Outdoors Magazine

Treefollowing: a Pine I Met in California

Posted on the 09 October 2023 by Hollis

Treefollowing: a pine I met in California

What happed to that tree?

After a warm hike up Obsidian Dome we cooled off in the van, parked in the shade of pines. That's when I noticed the unusual tree nearby.

Treefollowing: a pine I met in California

Note habitat and "soil".

Treefollowing: a pine I met in California
Treefollowing: a pine I met in California
How did such a tree develop? Did the terminal shoot die, to be replaced by two nearby lateral ones? I examined it closely but the tree kept its secret.
Treefollowing: a pine I met in California
This is a Jeffrey Pine, Pinus jeffreyi. Jeffreys are fascinating even in the absence of weird growth because they thrive in quite inhospitable habitat. In fact the species is pretty much restricted to shallow infertile weird soils, for example on serpentine in northern California and in volcanic areas east of the Sierra Nevada.
Last September I toured the Mono Basin and Long Valley Caldera—known among geologists for recent volcanic activity. This is a land of craters, domes, couleés, and coarse sterile soils made from searing ash, cinders, and rock fragments blasted out of the Earth. Jeffrey Pine is very common.

Treefollowing: a pine I met in California

Pinus jeffreyi is mainly a California tree (source). Arrow points to area I visited.

In the Jeffrey Pine forests I saw, the ground was nearly barren aside from cones and dead needles. Soil was poorly developed, consisting of fragments of obsidian and pumice less than 10,000 years old ... and maybe much less (nearby Panum Volcano erupted just 600 years ago!). 

Treefollowing: a pine I met in California

Jeffrey Pine on "pumice sand" below the Mono Craters.

Treefollowing: a pine I met in California

Jeffrey Pines galore! Saplings in foreground, mature trees on lower slopes, scattered trees colonizing steep scree slopes on Crater Mountain. 

Jeffrey Pines can grow on hospitable soils if given the chance, but they can't tolerate shading and root competition. This tree needs its space! It's known to be very cold hardy and drought tolerant—maybe it thrives on harsh sites simply because other trees can't.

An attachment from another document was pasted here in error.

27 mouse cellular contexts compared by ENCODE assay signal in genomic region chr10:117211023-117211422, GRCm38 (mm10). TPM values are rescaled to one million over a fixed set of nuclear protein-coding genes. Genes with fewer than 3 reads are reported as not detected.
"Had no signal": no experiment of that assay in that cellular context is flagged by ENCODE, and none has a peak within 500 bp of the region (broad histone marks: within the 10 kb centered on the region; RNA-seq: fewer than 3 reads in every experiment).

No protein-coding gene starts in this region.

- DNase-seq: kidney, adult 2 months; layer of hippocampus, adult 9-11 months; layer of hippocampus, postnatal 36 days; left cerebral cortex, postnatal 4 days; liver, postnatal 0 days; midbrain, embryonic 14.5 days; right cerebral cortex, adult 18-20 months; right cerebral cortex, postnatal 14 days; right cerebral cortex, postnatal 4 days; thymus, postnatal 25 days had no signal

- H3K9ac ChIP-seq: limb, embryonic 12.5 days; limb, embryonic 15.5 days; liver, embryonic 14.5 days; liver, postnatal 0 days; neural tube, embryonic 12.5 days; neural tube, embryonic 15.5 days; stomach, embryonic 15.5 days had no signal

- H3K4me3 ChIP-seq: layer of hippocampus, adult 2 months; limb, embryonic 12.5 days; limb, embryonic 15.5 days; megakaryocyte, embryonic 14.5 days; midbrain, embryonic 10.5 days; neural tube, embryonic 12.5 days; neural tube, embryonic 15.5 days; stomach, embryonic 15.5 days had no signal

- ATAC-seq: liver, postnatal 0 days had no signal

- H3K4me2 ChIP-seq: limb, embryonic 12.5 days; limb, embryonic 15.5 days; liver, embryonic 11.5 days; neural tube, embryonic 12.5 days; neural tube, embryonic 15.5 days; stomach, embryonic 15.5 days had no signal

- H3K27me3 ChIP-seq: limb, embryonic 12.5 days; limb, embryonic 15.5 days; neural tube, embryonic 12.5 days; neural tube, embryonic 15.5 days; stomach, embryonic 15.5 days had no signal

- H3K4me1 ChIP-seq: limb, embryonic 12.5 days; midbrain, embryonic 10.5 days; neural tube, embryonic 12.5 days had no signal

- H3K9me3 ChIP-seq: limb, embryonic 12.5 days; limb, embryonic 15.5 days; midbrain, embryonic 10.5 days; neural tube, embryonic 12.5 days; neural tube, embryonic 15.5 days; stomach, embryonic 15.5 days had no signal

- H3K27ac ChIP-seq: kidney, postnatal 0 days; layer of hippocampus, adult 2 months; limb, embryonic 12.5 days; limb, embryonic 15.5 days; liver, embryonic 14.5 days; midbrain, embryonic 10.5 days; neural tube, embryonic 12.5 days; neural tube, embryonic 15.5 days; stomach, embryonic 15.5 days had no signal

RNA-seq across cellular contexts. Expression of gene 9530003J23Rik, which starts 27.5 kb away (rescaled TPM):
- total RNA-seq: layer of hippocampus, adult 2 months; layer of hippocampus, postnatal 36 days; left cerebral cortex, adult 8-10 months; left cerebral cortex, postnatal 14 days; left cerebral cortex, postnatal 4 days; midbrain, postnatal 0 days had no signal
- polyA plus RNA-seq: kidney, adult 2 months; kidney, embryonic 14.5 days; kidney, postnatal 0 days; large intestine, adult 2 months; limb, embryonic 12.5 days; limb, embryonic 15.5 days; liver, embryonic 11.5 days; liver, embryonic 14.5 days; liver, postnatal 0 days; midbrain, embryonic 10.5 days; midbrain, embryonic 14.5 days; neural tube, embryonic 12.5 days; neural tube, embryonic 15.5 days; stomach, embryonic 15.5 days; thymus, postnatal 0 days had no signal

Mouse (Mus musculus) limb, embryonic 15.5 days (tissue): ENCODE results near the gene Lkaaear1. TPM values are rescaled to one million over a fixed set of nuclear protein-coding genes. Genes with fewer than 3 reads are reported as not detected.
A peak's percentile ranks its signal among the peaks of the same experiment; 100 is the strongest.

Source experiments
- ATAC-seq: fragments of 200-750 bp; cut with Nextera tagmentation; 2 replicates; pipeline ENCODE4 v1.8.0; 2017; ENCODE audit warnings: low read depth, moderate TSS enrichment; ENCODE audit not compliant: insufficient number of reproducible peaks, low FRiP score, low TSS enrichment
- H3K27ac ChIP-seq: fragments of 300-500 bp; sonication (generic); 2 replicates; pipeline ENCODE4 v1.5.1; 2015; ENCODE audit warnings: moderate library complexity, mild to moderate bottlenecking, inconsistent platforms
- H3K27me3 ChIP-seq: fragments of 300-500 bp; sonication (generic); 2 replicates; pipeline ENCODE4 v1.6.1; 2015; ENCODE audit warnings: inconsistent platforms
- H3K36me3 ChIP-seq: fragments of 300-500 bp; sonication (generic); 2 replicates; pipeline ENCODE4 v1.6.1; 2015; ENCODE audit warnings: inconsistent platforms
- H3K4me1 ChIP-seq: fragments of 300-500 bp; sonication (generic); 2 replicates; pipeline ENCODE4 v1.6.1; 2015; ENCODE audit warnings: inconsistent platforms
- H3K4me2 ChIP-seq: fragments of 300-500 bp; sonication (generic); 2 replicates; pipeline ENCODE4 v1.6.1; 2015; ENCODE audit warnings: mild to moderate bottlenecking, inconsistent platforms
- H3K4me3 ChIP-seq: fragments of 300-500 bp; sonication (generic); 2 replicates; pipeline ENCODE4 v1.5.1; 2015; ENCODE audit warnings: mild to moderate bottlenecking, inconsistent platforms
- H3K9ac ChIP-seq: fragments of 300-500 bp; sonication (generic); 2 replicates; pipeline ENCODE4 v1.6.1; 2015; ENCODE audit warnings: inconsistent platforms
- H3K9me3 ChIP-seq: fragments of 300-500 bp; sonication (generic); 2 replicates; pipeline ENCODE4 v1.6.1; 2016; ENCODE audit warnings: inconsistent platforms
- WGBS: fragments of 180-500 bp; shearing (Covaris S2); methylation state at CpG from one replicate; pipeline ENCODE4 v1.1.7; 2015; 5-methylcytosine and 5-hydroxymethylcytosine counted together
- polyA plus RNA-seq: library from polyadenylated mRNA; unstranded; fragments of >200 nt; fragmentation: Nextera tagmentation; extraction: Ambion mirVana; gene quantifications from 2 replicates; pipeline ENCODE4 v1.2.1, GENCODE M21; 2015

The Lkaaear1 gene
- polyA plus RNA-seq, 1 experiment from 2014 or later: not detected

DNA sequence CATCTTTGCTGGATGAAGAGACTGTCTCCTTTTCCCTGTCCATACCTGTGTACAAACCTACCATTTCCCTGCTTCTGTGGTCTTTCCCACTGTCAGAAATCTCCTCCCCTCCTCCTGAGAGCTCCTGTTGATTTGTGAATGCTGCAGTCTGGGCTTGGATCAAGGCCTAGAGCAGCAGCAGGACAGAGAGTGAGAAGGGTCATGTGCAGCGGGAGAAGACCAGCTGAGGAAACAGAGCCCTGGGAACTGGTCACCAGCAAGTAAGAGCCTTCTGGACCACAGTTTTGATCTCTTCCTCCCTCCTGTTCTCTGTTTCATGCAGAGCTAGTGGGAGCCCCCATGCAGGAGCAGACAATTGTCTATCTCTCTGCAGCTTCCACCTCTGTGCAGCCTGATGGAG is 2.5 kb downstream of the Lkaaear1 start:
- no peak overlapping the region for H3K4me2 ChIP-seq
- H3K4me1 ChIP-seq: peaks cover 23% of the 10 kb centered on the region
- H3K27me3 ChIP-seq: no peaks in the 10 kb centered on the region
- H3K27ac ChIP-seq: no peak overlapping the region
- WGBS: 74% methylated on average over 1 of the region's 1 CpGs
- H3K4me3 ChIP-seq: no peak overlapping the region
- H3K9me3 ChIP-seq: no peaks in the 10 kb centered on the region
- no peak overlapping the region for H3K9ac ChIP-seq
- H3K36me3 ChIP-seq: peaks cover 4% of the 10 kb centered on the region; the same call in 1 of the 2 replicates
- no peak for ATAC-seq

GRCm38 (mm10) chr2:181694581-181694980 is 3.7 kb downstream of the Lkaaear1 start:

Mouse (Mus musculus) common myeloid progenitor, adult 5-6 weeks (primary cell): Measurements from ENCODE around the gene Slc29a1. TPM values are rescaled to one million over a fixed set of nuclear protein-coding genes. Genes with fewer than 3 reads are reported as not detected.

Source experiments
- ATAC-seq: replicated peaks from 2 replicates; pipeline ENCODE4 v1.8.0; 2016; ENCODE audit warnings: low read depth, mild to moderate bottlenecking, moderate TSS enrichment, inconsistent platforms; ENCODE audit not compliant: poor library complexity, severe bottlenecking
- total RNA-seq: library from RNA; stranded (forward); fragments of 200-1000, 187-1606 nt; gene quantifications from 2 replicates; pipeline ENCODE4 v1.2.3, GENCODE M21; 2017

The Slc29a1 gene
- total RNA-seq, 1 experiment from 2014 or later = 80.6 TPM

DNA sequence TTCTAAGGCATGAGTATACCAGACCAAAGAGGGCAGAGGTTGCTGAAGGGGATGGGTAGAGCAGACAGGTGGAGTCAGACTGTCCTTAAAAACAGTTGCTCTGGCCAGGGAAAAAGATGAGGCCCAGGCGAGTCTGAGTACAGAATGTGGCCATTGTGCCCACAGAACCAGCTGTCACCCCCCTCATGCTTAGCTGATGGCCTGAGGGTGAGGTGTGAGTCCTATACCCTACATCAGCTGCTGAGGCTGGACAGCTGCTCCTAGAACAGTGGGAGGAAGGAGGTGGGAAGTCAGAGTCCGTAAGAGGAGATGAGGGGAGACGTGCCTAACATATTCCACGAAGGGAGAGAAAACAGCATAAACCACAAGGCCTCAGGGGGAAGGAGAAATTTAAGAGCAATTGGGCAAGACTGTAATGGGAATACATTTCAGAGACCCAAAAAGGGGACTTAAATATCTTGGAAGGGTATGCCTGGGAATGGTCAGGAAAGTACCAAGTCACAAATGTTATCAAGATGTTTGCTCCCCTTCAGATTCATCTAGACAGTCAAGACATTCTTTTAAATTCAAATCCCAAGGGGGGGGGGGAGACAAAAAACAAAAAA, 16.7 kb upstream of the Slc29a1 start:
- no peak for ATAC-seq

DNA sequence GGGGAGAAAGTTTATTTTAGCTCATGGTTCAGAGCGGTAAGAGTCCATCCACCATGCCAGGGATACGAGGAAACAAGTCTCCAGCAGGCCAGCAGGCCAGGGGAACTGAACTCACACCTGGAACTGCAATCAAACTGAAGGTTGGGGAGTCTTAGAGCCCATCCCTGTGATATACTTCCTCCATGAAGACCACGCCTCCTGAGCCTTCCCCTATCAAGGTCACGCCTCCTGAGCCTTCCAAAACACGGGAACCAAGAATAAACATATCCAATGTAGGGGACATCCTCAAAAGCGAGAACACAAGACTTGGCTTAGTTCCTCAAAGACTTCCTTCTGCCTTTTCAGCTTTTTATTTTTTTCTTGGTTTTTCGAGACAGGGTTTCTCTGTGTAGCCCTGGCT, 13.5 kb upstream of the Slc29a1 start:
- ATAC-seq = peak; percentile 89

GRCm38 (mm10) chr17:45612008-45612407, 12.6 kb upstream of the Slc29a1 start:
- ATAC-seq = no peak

Treefollowing: a pine I met in California

Young Jeffrey Pine on rim of southernmost Inyo Crater.

When I first met Jeffrey Pine decades ago, some botanists still considered it a variety of the common Pinus ponderosa. Wood of the two species is basically identical, and no distinction is made in commerce. But their cones, buds, bark, and needles differ, though sometimes subtly. Difference in habitat preference is more obvious.

Treefollowing: a pine I met in California

Needles in threes, like Ponderosa Pine. On the tree they are said to be blue-green instead of yellow-green.

Treefollowing: a pine I met in California

Cones of Jeffrey Pine can be much larger than those of the Ponderosa, and with many more scales.

Ponderosa Pine cones are 3–6 inches long and prickly (therefore "Prickly Ponderosa"). Those of the Jeffrey Pine are 6–12 inches long, and prickles on the tips of scales curve inward, making the cones easy to grasp.

Treefollowing: a pine I met in California

Scale prickles curved inward.

Treefollowing: a pine I met in California

"Gentle Jeffreyi"


Sources
Gymnosperm Database. Pinus jeffreyi Greville et Balfour. Accessed October 2023.

Jenkinson JL. 1990. Pinus jeffreyi. Jeffrey Pine. in Burns, RM, and Honkala, BH. Silvics of North America. Vol. 1:359-369. USDA Forest Service.


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